Thermal gasification of densified sludge/wastepaper fuels has been shown to be technically feasible for the co-disposal of sludge and source-separated wastepaper. The performance and economic feasibility of a downdraft packed-bed gasifier system fueled with densified sludge/wastepaper and wastepaper fuels has been evaluated.

To assess the performance of the gasifier, a series of gasifier runs were conducted at various air input rates with the use of various densified fuels. In eight of the runs, a densified fuel consisting of 20 percent lagoon-dried sludge and 80 percent recycled wastepaper was used; in five runs, densified wastepaper cubes were used. Gaseous and particulate emissions resulting from the combustion of producer gas were measured. Char, a by-product of the gasification process, was evaluated as a substitute for powdered activated carbon. The performance of a small dual-fuel diesel engine combusting producer gas generated from the gasification of densified wastepaper was also demonstrated.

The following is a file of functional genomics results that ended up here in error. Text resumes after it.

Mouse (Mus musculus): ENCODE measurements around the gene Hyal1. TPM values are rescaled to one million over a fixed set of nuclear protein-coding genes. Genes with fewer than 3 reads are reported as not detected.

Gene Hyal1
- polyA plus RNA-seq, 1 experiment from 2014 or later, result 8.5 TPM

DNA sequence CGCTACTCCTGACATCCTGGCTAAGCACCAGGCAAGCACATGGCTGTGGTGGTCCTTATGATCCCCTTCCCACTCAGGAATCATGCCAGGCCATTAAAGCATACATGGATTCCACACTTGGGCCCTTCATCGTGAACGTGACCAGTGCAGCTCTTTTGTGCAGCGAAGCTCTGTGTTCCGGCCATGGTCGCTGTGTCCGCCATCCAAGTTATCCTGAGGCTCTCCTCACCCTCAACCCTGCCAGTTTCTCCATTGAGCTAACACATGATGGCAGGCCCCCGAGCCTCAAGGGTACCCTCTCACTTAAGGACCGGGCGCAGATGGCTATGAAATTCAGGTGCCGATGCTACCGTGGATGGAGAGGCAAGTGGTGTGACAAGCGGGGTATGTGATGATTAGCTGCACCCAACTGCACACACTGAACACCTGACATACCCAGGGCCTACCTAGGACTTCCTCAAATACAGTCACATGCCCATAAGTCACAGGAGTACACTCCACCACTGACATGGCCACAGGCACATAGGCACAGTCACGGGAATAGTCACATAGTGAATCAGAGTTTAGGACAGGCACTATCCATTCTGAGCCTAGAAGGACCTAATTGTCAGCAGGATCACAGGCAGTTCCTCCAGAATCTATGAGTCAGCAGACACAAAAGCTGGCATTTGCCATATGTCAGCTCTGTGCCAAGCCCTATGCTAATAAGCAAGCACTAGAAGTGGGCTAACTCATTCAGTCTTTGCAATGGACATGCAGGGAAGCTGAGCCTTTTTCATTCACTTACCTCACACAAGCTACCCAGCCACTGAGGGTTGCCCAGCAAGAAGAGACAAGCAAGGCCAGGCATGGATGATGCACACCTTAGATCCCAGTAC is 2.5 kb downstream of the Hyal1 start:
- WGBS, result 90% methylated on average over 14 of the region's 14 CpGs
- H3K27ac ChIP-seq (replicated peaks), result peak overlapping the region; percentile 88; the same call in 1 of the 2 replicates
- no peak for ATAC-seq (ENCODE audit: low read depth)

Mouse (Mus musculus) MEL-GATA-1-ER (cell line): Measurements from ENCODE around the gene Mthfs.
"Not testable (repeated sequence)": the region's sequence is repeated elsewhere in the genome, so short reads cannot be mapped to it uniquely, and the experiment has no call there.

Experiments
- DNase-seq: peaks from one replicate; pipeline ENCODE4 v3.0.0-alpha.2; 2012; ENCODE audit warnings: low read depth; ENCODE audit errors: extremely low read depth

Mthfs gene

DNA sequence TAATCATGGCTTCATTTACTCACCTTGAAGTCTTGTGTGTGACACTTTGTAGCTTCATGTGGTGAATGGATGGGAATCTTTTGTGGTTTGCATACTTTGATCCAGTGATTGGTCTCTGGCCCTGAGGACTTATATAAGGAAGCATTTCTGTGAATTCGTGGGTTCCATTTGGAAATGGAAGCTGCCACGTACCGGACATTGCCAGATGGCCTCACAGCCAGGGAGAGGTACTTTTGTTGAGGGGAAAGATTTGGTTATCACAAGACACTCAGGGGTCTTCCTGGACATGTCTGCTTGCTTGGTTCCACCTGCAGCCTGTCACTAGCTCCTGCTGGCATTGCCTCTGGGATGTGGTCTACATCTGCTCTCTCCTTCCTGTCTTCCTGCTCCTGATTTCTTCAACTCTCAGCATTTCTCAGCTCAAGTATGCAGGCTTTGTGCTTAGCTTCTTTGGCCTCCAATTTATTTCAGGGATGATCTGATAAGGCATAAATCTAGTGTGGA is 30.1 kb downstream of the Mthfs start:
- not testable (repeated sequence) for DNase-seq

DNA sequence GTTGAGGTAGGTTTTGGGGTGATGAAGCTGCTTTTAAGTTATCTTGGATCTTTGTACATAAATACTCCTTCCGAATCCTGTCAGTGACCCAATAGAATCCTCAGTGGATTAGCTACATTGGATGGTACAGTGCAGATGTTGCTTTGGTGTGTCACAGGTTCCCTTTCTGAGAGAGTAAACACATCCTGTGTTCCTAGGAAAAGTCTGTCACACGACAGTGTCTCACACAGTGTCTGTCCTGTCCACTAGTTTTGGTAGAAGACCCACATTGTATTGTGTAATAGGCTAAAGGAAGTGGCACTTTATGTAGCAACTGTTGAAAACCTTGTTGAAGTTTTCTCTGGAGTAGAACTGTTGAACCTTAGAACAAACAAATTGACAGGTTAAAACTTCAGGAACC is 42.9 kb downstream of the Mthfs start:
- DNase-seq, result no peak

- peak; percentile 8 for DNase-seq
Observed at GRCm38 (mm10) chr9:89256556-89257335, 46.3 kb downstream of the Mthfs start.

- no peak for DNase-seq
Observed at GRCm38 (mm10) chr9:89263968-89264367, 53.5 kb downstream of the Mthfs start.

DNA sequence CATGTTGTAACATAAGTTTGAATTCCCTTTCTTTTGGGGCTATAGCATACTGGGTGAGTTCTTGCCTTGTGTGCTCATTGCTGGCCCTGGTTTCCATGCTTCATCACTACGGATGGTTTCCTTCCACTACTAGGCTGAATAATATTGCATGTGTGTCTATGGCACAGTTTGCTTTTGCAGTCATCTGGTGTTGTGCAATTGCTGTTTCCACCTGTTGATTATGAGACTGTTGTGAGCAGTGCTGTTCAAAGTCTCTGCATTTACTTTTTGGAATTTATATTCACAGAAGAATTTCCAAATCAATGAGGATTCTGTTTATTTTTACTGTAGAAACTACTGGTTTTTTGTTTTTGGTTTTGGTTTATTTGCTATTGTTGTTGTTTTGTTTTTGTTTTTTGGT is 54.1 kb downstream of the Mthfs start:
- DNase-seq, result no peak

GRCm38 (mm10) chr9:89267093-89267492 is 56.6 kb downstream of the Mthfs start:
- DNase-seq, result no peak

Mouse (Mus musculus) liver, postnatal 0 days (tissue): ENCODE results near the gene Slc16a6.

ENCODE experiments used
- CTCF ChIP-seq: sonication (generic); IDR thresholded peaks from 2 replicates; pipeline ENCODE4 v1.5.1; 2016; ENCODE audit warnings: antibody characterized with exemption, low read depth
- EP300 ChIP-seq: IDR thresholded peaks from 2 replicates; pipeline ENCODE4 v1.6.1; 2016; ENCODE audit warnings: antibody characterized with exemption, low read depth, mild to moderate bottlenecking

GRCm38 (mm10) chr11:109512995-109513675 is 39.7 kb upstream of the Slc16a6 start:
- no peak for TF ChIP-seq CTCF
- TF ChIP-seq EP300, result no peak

The cost of sludge disposal in sludge-wastepaper gasification system, using wood chips as an auxiliary fuel, was found to be competitive with the cost of sludge disposal by landfilling if the electricity generated by the gasification system can be sold at a cost of $0.12/kWh,$0.09/kWh, and $0.085/kWh for communities sizes of 10,000, 30,000, and 50,000 persons, respectively. The economic feasibility of sludge/wastepaper gasification is highly sensitive to the cost of wood chips, the solids content of the dewatered sludge, the percentage of wastepaper collected, and the resale cost of electricity.


Civil and Environmental Engineering



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